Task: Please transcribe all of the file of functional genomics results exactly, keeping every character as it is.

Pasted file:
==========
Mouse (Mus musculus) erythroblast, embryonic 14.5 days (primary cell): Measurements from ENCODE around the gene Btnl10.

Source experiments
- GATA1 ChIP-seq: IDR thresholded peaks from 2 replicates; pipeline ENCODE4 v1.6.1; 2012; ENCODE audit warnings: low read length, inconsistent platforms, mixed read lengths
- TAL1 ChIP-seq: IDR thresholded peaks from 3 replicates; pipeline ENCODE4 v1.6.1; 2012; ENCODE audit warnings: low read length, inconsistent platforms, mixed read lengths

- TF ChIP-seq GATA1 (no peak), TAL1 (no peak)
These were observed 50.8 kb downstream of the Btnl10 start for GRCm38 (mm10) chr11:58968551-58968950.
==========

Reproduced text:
Mouse (Mus musculus) erythroblast, embryonic 14.5 days (primary cell): Measurements from ENCODE around the gene Btnl10.

Source experiments
- GATA1 ChIP-seq: IDR thresholded peaks from 2 replicates; pipeline ENCODE4 v1.6.1; 2012; ENCODE audit warnings: low read length, inconsistent platforms, mixed read lengths
- TAL1 ChIP-seq: IDR thresholded peaks from 3 replicates; pipeline ENCODE4 v1.6.1; 2012; ENCODE audit warnings: low read length, inconsistent platforms, mixed read lengths

- TF ChIP-seq GATA1 (no peak), TAL1 (no peak)
These were observed 50.8 kb downstream of the Btnl10 start for GRCm38 (mm10) chr11:58968551-58968950.